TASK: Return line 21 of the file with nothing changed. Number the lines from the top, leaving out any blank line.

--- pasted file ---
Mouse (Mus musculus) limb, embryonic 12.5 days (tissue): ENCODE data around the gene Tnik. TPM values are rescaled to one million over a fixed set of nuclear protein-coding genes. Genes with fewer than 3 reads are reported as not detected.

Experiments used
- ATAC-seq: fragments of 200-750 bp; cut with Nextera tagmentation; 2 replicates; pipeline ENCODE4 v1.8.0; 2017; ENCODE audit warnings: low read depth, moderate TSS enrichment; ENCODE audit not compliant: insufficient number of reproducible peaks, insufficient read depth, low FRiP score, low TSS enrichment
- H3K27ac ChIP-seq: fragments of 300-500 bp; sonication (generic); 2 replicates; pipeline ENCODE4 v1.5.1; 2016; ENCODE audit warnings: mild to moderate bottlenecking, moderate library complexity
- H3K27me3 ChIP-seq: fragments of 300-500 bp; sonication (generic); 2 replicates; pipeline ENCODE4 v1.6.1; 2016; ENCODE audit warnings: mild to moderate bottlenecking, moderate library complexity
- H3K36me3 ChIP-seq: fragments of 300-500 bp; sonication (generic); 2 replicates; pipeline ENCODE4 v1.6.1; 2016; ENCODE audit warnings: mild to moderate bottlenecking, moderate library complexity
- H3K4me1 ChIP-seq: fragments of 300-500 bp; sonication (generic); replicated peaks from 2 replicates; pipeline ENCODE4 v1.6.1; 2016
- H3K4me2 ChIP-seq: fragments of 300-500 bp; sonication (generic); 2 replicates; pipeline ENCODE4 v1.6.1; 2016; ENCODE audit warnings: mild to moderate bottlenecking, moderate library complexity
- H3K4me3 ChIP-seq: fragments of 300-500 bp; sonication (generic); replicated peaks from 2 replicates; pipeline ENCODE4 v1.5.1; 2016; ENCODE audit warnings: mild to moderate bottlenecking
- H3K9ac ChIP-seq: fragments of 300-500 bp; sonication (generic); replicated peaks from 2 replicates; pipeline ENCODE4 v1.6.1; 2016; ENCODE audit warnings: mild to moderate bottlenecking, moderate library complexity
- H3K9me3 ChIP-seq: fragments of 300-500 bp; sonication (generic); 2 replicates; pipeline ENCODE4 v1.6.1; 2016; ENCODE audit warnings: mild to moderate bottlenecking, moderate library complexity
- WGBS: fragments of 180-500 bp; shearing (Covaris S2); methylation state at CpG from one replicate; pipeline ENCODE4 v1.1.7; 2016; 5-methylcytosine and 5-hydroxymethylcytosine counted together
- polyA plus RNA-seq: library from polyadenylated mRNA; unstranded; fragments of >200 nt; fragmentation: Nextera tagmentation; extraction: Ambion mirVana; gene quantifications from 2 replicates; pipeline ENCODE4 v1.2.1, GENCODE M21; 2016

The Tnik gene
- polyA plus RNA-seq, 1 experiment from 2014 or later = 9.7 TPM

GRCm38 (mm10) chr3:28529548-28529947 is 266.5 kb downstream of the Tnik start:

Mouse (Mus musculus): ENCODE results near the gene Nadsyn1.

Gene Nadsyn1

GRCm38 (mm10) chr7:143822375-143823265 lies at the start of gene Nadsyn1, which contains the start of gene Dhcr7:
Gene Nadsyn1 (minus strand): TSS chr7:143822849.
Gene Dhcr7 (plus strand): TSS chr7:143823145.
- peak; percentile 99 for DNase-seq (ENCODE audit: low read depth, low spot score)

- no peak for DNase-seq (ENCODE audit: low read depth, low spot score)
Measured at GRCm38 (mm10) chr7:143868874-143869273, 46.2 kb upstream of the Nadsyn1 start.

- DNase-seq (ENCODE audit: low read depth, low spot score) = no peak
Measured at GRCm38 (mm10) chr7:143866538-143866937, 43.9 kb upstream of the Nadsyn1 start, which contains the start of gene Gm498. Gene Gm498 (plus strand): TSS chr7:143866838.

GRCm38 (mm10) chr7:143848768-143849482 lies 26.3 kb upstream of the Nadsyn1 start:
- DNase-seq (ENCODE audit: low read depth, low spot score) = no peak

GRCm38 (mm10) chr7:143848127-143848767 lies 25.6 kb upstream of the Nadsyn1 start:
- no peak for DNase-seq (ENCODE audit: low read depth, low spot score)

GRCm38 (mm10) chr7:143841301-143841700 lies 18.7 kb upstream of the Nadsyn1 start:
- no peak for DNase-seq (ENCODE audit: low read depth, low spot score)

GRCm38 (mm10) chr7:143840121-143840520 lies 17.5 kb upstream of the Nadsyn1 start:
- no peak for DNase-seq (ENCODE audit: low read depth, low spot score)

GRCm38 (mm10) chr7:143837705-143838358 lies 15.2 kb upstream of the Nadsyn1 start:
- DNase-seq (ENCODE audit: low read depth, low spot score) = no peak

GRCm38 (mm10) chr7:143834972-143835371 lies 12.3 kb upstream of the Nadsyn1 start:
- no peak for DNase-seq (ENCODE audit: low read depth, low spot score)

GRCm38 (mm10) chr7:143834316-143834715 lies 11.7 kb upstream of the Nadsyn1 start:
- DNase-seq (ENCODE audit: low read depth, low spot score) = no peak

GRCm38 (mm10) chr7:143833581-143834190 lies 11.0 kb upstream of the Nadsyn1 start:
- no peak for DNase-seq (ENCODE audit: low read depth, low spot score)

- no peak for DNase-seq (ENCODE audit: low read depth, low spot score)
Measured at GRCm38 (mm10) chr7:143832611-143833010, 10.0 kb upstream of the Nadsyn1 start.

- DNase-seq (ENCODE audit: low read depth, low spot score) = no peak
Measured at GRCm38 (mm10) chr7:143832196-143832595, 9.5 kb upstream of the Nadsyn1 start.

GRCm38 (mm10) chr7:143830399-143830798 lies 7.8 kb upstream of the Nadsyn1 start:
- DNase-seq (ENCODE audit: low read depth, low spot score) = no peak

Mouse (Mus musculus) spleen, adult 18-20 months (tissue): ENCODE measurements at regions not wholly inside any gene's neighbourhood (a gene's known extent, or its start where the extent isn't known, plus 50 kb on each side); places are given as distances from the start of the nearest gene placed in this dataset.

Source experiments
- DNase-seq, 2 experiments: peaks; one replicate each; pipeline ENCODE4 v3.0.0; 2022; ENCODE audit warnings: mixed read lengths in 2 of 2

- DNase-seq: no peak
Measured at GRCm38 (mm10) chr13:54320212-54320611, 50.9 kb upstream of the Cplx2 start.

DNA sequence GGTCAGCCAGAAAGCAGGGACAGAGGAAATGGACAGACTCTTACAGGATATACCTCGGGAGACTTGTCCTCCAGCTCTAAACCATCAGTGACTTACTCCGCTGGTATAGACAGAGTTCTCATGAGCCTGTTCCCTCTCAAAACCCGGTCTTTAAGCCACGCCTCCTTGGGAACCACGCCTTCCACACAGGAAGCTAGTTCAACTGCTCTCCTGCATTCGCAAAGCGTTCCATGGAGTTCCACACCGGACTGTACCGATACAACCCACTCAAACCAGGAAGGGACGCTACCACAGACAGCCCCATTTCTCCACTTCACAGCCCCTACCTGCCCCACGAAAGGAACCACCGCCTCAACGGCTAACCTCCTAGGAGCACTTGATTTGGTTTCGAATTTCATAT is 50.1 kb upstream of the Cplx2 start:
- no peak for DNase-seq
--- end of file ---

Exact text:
Gene Dhcr7 (plus strand): TSS chr7:143823145.